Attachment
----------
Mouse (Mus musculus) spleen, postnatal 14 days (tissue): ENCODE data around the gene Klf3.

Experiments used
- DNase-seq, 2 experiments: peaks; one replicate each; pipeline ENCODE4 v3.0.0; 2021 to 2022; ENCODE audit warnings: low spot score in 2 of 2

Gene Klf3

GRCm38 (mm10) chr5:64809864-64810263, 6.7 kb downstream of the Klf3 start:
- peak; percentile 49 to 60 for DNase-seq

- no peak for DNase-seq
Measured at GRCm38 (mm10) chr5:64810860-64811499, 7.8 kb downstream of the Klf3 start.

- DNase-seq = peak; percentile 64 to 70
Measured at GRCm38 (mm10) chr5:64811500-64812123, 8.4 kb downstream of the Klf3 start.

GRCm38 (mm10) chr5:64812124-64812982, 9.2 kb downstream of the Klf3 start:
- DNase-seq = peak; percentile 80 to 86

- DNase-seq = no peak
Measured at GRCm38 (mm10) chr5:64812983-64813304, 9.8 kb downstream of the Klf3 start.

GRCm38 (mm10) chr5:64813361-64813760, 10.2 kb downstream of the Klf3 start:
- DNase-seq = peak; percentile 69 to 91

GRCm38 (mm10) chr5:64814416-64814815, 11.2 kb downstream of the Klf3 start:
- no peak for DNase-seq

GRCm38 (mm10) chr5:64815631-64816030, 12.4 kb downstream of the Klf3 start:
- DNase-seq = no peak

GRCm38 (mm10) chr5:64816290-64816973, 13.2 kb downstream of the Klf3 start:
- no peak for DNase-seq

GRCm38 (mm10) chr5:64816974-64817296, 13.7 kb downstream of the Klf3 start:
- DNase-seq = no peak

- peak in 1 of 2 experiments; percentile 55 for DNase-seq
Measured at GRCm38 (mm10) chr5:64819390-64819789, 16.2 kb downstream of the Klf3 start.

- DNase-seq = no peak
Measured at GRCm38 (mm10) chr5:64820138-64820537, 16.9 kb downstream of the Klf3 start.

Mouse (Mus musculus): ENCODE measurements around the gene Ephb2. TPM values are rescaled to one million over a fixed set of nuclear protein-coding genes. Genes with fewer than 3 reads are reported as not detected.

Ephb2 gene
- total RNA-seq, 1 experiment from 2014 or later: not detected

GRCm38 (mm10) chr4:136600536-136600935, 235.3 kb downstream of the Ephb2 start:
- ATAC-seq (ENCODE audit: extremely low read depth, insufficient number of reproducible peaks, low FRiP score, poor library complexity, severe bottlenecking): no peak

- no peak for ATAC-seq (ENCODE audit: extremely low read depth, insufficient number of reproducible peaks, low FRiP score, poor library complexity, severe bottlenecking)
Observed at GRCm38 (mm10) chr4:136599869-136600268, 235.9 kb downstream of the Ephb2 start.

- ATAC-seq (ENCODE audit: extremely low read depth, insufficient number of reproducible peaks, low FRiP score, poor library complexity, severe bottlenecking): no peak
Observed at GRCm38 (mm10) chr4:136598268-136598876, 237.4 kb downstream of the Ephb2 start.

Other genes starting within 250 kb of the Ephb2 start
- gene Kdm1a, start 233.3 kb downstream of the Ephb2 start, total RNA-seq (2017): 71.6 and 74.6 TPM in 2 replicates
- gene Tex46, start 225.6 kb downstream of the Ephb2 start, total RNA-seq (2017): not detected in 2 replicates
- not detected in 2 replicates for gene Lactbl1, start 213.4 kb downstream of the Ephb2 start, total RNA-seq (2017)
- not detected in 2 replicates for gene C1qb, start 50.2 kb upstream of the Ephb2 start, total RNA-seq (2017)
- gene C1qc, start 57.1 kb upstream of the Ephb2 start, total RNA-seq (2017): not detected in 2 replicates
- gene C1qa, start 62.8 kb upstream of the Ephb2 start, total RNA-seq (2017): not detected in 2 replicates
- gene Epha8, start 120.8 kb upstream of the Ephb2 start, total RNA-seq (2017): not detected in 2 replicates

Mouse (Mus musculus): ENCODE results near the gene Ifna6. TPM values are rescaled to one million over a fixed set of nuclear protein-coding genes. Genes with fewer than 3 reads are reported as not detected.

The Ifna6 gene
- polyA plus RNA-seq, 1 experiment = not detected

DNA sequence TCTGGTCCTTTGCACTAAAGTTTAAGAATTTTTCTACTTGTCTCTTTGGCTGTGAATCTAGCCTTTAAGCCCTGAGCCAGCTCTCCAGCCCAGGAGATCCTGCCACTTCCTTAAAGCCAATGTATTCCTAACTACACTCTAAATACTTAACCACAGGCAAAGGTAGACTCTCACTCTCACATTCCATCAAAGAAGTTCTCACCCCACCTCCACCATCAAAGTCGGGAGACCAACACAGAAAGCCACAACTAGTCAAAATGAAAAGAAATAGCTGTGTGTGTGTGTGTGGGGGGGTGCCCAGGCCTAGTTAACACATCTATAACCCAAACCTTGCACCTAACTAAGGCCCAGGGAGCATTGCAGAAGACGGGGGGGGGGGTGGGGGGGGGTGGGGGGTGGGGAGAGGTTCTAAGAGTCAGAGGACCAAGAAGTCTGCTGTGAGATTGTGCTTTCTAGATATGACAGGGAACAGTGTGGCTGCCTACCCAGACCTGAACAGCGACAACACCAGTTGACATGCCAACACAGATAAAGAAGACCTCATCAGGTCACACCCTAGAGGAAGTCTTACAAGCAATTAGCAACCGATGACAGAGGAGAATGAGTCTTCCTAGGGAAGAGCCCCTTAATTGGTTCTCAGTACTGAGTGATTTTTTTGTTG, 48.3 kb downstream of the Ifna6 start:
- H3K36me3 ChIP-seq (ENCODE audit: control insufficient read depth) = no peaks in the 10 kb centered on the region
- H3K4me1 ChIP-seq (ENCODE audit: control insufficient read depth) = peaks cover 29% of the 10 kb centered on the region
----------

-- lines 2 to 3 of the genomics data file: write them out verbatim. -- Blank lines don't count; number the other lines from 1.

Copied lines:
Experiments used
- DNase-seq, 2 experiments: peaks; one replicate each; pipeline ENCODE4 v3.0.0; 2021 to 2022; ENCODE audit warnings: low spot score in 2 of 2